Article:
Apple Sales Go Down As Revenue Figures Show Decline

Apple’s sales have declined across nearly all global markets, as revealed by the latest figures from the tech giant.

The company reported a drop in demand for its smartphones by over 10% in the first quarter of this year, with sales decreasing in every geographic region except Europe.

Despite this decline, Apple’s revenue fell by 4% to $90.8 billion, marking the largest drop in over a year. However, the results were slightly better than anticipated, leading to a rise in Apple’s share price during after-hours trading in New York.

Apple (Credits: Shutterstock)

Apple attributed the figures partly to Covid-related supply disruptions, which resulted in unusually strong sales during the same period last year.

The company expressed confidence in a return to growth in the coming months, citing upcoming product launches and investments in artificial intelligence (AI).

Sales in the critical greater China market experienced an 8% decline. Apple’s CEO, Tim Cook, sought to reassure investors about the state of the business in China, noting that iPhone sales were up in mainland China.

“I maintain a great view of China in the long term,” Cook stated.

However, competition in the Chinese market has been intensifying, particularly from local rivals like Huawei. Despite this, analysts believe Apple’s brand reputation and product quality still give it an edge over competitors.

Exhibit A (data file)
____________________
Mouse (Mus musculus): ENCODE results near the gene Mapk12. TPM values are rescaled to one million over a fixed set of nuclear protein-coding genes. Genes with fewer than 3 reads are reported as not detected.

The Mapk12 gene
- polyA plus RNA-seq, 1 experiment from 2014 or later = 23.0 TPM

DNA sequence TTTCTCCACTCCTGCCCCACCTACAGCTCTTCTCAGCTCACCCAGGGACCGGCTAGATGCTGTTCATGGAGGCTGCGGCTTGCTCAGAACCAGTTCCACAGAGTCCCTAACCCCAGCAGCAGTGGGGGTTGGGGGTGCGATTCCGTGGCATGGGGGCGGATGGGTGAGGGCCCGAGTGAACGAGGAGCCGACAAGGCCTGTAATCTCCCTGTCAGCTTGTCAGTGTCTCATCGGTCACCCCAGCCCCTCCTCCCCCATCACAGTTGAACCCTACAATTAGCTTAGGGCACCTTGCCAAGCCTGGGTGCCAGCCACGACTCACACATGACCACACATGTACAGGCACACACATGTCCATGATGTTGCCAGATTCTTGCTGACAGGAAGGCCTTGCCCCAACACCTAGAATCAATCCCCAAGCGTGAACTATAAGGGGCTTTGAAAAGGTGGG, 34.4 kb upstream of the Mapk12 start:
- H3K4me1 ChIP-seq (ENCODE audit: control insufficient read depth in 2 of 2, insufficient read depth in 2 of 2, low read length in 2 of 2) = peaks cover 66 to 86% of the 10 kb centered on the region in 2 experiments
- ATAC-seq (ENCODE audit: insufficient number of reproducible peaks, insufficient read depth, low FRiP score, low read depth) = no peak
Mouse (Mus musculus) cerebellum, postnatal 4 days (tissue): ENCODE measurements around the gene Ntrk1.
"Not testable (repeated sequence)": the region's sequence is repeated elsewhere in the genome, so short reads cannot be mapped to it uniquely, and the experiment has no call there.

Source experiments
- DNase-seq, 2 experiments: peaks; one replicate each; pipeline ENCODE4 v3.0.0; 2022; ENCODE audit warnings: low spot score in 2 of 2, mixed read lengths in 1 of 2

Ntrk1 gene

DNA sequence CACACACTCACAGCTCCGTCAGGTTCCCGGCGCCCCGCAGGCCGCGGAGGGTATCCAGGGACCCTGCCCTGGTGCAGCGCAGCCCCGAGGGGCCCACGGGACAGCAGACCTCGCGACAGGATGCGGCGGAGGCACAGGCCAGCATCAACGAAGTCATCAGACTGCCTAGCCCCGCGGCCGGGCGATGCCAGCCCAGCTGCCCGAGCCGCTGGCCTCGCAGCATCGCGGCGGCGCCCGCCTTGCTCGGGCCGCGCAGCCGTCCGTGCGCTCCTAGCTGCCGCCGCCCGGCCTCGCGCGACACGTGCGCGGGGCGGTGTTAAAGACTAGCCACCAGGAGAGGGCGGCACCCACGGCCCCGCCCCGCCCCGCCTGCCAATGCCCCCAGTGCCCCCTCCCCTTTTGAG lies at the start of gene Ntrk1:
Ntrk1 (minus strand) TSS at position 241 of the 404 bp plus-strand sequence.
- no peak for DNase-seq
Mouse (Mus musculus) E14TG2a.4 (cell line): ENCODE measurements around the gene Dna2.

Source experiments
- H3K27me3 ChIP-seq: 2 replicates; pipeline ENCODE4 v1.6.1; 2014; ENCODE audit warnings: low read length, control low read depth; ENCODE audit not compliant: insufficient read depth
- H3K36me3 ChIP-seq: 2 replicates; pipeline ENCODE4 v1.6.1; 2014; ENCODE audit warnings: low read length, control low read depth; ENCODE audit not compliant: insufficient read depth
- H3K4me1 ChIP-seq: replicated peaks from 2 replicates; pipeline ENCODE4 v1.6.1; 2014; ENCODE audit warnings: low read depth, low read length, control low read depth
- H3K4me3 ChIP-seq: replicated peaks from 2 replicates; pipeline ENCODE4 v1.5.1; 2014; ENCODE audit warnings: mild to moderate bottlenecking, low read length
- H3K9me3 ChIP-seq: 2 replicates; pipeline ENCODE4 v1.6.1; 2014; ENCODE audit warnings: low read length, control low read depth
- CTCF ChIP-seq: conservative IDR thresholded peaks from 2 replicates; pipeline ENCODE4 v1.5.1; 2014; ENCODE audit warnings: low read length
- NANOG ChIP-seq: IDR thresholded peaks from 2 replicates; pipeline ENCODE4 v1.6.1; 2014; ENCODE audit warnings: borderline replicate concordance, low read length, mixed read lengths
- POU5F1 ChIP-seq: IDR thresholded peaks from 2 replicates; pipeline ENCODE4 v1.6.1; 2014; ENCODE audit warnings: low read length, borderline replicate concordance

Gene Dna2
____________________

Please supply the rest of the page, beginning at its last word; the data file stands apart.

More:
“While companies like Huawei may excel in China due to their local brand recognition, iPhone’s features, functionality, and prestige maintain an advantage,” said Gil Luria, senior software analyst at DA Davidson.

iPhone (Credits: Apple)

Apple’s struggles contrast with the broader smartphone market, which saw a 10% increase in shipments in the first quarter, according to research firm Canalys.

Analysts attribute Apple’s challenges partly to a lack of significant improvements in its handsets since the launch of the iPhone 12 almost four years ago, which introduced 5G connectivity.

Looking ahead, Apple faces legal battles with regulators in the US and Europe over its app store fees. Additionally, an anti-monopoly lawsuit against Google in the US threatens Apple’s revenue from its search engine deal with Google.

Despite these challenges, Apple announced a flat pre-tax profit of $28 billion for the quarter and set aside $110 billion to buy back shares. Finance chief Luca Maestri expects sales to rise in the low single digits in the next quarter, with double-digit growth anticipated in the services business.

Commenting on future prospects, Angelo Zino, senior equity analyst at CFRA Research, stated, “China is holding up better than expected, and there are a host of upcoming events/catalysts on the horizon that could improve investor sentiment.”

Josh Alba
Josh Alba
Josh Alba stands at the forefront of contemporary business journalism, his words weaving narratives that illuminate the intricate workings of the corporate world. With a keen eye for detail and a penchant for uncovering the underlying stories behind financial trends, Josh has established himself as a trusted authority in business writing. Drawing from his wealth of experience and relentless pursuit of truth, Josh delivers insights that resonate with readers across industries.
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